I’ve been known to say “If you haven’t rewritten your OpenAPI bundling implementation recently, then you don’t support OpenAPI 3.1”. This observation may be true, but perhaps some more detail would be helpful? When implementing support for OAS 3.1 and JSON Schema draft 2020-12 in oas-kit, reading the sections of the JSON Schema spec on bundling compound documents, I still wasn’t totally clear on what was expected of compliant tooling. Thankfully, Ben Hutton is here to set the record straight with a worked example. – Mike Ralphson, OAI TSC

Bundling has renewed importance

OpenAPI has long since put the spotlight on JSON Schema, and the release of OpenAPI 3.1 has huge implications for the future of both projects. I’m truly excited.

Developers of platforms and libraries that use OpenAPI haven’t had such a shake up before, and my feeling is it may take more than a few releases to correctly implement all the new shiny features full JSON Schema has to offer.

While the number of changes from JSON Schema draft-04 to draft 2020-12 are vast and the subject of more blog posts than are likely interesting, one of the key “features” of draft 2020-12 is a defined bundling process. (draft-04 is the version of JSON Schema that OAS used prior to version 3.1.0; or rather, a subset/superset of it.)

Indeed, bundling, if anything, is going to be more important to get right than ever. OAS 3.1 ushering in full JSON Schema support dramatically increases the likelihood that developers with existing JSON Schema documents will use them by reference in new and updated OpenAPI definitions. Ultimate source of truth matters, and it’s often the JSON Schemas.

Many tools don’t support referencing external resources. Bundling is a convenient way to package up schema resources spread across multiple files in a single file for use elsewhere, such as an OpenAPI document.

Existing solutions? New solutions!

There are several libraries which offer bundling solutions, however they all have caveats, and I haven’t seen any to date which are fully JSON Schema aware. The most popular of these libraries is called json-schema-ref-parser, however it reports that it was not intended to be JSON Schema aware, and is only intended to cover the JSON Reference specification (Which has been bundled back into the JSON Schema specification now).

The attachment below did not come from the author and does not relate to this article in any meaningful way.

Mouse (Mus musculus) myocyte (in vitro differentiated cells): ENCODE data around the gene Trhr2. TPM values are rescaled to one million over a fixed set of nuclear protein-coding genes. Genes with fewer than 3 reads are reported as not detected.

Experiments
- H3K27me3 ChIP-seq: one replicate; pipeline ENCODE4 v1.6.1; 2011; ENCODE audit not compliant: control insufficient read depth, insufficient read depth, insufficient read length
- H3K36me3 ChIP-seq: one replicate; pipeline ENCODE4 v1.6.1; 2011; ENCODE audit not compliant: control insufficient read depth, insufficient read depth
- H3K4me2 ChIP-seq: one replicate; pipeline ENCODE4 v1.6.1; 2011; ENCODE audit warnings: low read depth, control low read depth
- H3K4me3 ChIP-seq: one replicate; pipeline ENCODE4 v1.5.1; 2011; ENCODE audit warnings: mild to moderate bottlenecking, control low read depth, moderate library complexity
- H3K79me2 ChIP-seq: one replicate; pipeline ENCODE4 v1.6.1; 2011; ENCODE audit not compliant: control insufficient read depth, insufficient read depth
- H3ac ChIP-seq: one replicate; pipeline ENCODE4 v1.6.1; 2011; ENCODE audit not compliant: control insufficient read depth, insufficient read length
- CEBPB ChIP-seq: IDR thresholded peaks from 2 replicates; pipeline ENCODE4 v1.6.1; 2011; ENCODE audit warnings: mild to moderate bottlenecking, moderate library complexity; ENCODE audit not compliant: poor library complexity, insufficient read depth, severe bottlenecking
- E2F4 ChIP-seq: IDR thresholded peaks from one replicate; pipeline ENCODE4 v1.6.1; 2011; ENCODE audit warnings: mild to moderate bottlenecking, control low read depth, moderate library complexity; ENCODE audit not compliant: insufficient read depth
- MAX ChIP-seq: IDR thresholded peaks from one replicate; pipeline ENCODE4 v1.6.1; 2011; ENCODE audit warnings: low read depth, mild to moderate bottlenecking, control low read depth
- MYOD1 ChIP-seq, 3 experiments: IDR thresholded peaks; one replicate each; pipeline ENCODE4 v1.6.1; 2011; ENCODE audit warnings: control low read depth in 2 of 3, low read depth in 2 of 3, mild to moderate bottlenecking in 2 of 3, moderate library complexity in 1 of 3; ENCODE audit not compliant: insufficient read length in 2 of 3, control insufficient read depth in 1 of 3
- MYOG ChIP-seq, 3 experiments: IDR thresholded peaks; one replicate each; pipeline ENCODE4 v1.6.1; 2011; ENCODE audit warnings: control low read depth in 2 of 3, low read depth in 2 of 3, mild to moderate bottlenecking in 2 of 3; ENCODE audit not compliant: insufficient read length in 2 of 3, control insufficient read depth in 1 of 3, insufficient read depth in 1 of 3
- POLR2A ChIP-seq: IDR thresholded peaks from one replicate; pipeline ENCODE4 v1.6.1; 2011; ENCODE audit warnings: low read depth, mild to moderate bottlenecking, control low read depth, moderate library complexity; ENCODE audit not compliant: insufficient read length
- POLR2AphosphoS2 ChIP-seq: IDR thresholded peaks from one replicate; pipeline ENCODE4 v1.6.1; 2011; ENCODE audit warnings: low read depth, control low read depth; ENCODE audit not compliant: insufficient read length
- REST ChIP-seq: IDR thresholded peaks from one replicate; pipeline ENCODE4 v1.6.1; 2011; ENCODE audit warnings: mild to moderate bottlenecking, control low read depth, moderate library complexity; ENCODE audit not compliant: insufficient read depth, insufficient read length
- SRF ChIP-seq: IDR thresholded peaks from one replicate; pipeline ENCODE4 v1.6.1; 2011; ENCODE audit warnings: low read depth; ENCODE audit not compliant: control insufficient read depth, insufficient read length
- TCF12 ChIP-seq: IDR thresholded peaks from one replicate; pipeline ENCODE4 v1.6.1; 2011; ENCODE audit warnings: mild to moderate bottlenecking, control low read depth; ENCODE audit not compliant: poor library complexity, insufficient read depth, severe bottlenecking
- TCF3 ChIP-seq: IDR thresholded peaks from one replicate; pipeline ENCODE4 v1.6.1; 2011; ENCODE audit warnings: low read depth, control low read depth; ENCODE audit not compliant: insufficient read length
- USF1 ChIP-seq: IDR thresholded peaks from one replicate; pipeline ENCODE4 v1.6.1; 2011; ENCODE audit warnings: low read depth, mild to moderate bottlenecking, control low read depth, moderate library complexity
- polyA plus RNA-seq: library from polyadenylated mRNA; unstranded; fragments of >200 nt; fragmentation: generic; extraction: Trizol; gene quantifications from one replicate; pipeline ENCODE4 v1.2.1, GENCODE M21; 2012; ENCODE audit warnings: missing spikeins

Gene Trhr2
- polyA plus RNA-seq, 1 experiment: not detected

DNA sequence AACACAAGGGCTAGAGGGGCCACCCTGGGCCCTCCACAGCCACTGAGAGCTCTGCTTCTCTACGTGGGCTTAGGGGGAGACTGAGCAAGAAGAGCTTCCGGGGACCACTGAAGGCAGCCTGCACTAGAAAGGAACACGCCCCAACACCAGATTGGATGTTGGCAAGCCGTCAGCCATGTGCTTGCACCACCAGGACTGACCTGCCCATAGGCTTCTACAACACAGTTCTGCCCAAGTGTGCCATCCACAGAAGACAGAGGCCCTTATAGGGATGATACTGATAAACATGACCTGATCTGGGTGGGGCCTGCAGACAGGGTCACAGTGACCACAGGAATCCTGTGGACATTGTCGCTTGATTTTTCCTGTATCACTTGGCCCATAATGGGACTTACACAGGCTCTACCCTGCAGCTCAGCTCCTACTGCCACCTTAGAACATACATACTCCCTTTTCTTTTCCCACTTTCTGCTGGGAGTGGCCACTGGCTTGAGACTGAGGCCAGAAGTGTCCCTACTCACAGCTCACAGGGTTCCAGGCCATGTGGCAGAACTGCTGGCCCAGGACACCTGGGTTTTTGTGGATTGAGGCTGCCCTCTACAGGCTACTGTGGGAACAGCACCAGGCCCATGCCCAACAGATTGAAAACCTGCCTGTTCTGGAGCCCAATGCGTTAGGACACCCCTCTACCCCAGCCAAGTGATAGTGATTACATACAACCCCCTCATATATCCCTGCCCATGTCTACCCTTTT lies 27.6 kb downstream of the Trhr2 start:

We are hoping to provide you with a canonical implementation (Right, Mike?!) and enough information to get started building your own in your language of choice. (Although, it’s always best to read the full specification when developing implementations.)

Bundling fundamentals

Firstly, let’s visit some key definitions in JSON Schema draft 2020-12. The $id  keyword is used to identify a “schema resource”. In the example below, the $id is https://jsonschema.dev/schemas/mixins/integer  for the resource.

{
  "$id": "https://jsonschema.dev/schemas/mixins/integer",
  "$schema": "https://json-schema.org/draft/2020-12/schema",
  "description": "Must be an integer",
  "type": "integer"
}

A “Compound Schema Document” is a JSON document which has multiple embedded JSON Schema Resources. Below is a simplified example of one we’ll unpack a bit later.

{
  "$id": "https://jsonschema.dev/schemas/examples/non-negative-integer-bundle",
  "$schema": "https://json-schema.org/draft/2020-12/schema",
  "description": "Must be a non-negative integer",
  "$comment": "A JSON Schema Compound Document. Aka a bundled schema.",
  "$defs": {
    "https://jsonschema.dev/schemas/mixins/integer": {
      "$schema": "https://json-schema.org/draft/2020-12/schema",
      "$id": "https://jsonschema.dev/schemas/mixins/integer",
      "description": "Must be an integer",
      "type": "integer"
    },
    "https://jsonschema.dev/schemas/mixins/non-negative": {
      "$schema": "https://json-schema.org/draft/2020-12/schema",
      "$id": "https://jsonschema.dev/schemas/mixins/non-negative",
      "description": "Not allowed to be negative",
      "minimum": 0
    },
    "nonNegativeInteger": {
      "allOf": [
        {
          "$ref": "/schemas/mixins/integer"
        },
        {
          "$ref": "/schemas/mixins/non-negative"
        }
      ]
    }
  },
  "$ref": "#/$defs/nonNegativeInteger"
}

Last, let’s look at the carefully crafted definition of “bundling” according to the JSON Schema specification:

“The bundling process for creating a Compound Schema Document is defined as taking references (such as “$ref”) to an external Schema Resource and embedding the referenced Schema Resources within the referring document. Bundling SHOULD be done in such a way that all URIs (used for referencing) in the base document and any referenced/ embedded documents do not require altering.”

With these definitions in mind, now we can look at the defined bundling process for JSON Schema resources! We will only cover the ideal situation in this article. The goal here is to have no external Schema Resources.